Before Icinga executes a service check or sends notifications out for a service, it will check to see if the service has any dependencies. If it doesn't have any dependencies, the check is executed or the notification is sent out as it normally would be. If the service does have one or more dependencies, Icinga will check each dependency entry as follows:

  1. Icinga gets the current status * of the service that is being depended upon.

  2. Icinga compares the current status of the service that is being depended upon against either the execution or notification failure options in the dependency definition (whichever one is relevant at the time).

  3. If the current status of the service that is being depended upon matches one of the failure options, the dependency is said to have failed and Icinga will break out of the dependency check loop.

  4. If the current state of the service that is being depended upon does not match any of the failure options for the dependency entry, the dependency is said to have passed and Icinga will go on and check the next dependency entry.

This cycle continues until either all dependencies for the service have been checked or until one dependency check fails.

[Note] Note

*One important thing to note is that by default, Icinga will use the most current hard state of the service(s) that is/are being depended upon when it does the dependeny checks. If you want Icinga to use the most current state of the services (regardless of whether its a soft or hard state), enable the soft_state_dependencies option.

Execution Dependencies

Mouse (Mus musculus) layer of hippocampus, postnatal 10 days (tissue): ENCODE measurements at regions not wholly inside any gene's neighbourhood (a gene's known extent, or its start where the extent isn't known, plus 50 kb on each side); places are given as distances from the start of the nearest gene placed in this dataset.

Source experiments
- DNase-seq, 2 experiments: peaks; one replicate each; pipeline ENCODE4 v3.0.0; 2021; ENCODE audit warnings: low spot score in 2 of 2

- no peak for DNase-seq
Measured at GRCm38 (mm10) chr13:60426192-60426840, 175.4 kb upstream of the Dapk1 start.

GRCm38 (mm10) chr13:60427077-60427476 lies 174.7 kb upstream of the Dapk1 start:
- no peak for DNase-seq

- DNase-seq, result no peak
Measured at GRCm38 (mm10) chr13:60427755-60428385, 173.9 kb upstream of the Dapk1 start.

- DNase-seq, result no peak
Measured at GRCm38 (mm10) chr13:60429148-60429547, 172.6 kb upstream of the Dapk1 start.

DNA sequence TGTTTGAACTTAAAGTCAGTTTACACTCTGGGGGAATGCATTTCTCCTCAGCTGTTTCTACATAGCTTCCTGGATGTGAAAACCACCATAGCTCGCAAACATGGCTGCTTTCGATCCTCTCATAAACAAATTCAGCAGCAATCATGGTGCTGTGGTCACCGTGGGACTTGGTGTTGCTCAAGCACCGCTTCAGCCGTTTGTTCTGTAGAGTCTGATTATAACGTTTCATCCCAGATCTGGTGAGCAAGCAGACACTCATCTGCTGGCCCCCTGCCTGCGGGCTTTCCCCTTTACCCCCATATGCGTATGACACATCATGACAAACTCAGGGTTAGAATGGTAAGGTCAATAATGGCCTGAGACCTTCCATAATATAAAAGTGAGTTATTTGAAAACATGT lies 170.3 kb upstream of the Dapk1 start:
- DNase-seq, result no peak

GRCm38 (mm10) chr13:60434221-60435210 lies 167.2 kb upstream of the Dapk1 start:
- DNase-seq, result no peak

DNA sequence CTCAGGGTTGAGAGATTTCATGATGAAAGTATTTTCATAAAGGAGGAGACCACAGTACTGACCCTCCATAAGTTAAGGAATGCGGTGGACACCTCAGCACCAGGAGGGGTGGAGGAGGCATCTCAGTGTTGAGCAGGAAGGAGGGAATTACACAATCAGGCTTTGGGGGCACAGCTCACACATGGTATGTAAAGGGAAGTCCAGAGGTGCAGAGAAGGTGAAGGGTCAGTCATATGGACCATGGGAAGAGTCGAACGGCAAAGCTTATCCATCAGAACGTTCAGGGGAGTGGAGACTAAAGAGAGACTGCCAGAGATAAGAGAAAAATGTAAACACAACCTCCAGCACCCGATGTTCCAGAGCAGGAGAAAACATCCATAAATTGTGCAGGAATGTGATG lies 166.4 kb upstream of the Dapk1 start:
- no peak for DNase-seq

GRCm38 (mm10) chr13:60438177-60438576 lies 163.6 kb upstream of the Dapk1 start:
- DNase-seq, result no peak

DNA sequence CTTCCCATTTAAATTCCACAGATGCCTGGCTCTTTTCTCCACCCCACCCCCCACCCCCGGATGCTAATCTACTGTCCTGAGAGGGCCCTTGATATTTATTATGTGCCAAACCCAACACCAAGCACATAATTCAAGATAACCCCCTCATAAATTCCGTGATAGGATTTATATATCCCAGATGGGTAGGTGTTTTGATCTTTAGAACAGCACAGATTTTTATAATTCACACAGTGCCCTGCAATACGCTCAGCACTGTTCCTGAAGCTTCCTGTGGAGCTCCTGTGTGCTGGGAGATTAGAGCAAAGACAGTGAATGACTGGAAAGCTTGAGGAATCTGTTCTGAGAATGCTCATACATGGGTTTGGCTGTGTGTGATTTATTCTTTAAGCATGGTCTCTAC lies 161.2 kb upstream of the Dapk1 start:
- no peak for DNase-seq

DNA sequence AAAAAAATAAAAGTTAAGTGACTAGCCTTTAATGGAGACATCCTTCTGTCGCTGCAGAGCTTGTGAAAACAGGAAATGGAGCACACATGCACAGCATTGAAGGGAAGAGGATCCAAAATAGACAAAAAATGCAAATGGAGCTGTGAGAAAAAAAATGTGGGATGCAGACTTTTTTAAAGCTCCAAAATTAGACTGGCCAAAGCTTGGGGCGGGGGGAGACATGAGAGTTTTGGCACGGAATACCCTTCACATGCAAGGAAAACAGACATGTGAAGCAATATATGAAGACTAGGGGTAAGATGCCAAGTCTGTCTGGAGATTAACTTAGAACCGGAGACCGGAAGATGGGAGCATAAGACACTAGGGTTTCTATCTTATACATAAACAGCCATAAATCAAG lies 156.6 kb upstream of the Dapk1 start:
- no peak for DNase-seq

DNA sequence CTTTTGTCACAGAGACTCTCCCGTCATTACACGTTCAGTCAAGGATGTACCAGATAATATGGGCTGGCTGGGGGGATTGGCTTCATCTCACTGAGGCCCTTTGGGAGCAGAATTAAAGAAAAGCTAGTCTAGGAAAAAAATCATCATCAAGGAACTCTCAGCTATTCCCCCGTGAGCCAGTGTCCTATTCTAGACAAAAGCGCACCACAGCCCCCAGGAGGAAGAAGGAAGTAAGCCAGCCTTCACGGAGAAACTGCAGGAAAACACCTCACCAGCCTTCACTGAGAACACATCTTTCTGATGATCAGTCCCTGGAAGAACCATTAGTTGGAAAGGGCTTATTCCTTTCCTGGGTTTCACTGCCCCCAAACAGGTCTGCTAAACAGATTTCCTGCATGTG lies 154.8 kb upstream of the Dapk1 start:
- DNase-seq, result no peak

Execution dependencies are used to restrict when active checks of a service can be performed. Passive checks are not restricted by execution dependencies.

If all of the execution dependency tests for the service passed, Icinga will execute the check of the service as it normally would. If even just one of the execution dependencies for a service fails, Icinga will temporarily prevent the execution of checks for that (dependent) service. At some point in the future the execution dependency tests for the service may all pass. If this happens, Icinga will start checking the service again as it normally would. More information on the check scheduling logic can be found here.

In the example above, Service E would have failed execution dependencies if Service B is in a WARNING or UNKNOWN state. If this was the case, the service check would not be performed and the check would be scheduled for (potential) execution at a later time.

Notification Dependencies

If all of the notification dependency tests for the service passed, Icinga will send notifications out for the service as it normally would. If even just one of the notification dependencies for a service fails, Icinga will temporarily repress notifications for that (dependent) service. At some point in the future the notification dependency tests for the service may all pass. If this happens, Icinga will start sending out notifications again as it normally would for the service. More information on the notification logic can be found here.

In the example above, Service F would have failed notification dependencies if Service C is in a CRITICAL state, and/orService D is in a WARNING or UNKNOWN state, and/or if Service E is in a WARNING, UNKNOWN, or CRITICAL state. If this were the case, notifications for the service would not be sent out.

Dependency Inheritance

As mentioned before, service dependencies are not inherited by default. In the example above you can see that Service F is dependent on Service E. However, it does not automatically inherit Service E's dependencies on Service B and Service C. In order to make Service F dependent on Service C we had to add another service dependency definition. There is no dependency definition for Service B, so Service F is not dependent on Service B.